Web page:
CO2 emissions from power generation will peak in 2026, and be 4% lower in 2040 than they were last year, according to a new report by Bloomberg New Energy Finance (BNEF).
Much of this will be due to "unstoppable" renewable energy sources undercutting the majority of existing fossil fuel power stations, with the cost of solar dropping 66% by 2040, and onshore wind by 47%.
During that time, almost three quarters of the projected $10.2trn (£8trn) investment in new power generating technology is expected to go towards renewables.
"The greening of the world's electricity system is unstoppable thanks to rapidly falling costs for solar and wind power, and a growing role for batteries, including those in electric vehicles, in balancing supply and demand," report lead author, Seb Henbest, said.
How the global electricity generation mix is forecast to look in 2040 is shown below:
Analysis by BNEF reveals that wind and solar energy will make up 48% of the world's installed capacity, and account for 34% of electricity generation by 2040 - compared with 12% and 5% today.
Its report highlights how China and India could be a $4trn opportunity for the energy sector, and account for 28% and 11% of all investment in power generation by the end of the next decade.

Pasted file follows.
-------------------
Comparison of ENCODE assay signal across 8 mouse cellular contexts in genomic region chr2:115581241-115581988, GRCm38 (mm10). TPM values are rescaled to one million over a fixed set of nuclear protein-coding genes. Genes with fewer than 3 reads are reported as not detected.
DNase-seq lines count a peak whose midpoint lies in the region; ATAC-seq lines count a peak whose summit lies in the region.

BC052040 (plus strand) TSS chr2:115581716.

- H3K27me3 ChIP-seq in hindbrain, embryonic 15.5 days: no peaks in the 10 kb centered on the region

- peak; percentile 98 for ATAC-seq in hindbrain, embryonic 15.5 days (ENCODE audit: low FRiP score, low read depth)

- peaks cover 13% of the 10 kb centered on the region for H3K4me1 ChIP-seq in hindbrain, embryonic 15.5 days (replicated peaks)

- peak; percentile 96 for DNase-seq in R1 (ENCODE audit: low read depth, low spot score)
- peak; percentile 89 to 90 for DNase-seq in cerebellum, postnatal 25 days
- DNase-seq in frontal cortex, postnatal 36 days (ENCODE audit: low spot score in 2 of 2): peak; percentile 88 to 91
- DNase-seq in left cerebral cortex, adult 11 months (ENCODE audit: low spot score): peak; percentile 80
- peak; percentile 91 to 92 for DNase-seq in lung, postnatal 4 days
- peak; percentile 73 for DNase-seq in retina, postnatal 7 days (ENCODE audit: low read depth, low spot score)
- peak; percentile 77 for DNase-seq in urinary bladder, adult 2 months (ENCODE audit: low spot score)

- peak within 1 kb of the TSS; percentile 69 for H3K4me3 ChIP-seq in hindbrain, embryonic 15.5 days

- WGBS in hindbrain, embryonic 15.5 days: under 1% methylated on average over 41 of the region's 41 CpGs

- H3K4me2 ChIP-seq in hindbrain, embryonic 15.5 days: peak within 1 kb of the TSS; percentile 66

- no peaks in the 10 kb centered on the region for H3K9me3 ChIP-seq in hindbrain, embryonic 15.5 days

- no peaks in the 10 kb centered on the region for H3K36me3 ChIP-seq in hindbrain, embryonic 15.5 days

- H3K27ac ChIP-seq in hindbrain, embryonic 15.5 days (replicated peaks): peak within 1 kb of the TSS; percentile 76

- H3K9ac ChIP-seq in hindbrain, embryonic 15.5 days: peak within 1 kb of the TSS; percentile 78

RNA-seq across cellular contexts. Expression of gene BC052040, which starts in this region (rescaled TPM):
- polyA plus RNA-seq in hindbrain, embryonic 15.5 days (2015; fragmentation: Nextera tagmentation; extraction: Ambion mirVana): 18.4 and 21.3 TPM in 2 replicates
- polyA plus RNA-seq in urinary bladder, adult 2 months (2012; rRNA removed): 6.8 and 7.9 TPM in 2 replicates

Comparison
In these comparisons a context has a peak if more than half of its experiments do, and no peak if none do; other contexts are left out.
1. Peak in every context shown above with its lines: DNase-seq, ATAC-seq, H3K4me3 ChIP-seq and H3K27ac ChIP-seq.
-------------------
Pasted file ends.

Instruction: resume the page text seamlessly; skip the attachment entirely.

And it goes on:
In addition, it shows that solar energy is already at least as cheap as coal in Germany, Australia, Spain and the US, but will also be less expensive in China, India, Mexico, Brazil and the UK by 2021.
This comes after a report released by BP last week showed that global coal consumption fell for a second successive year in 2016, bringing its share of primary energy production to 28.1% - the lowest recorded since 2004.
"The speed of deterioration in the fortunes of coal over the past few years has been stark. It's only four years ago that coal was the largest source of global demand growth," BP group chief economist, Spencer Dale, said.
"The contrasting fortunes of renewables and coal had much to do with the longer-run energy transition that is underway.
"The evolution of the power sector is likely to remain a key bellwether for the pace and nature of the energy transition in coming years - so watch this space."
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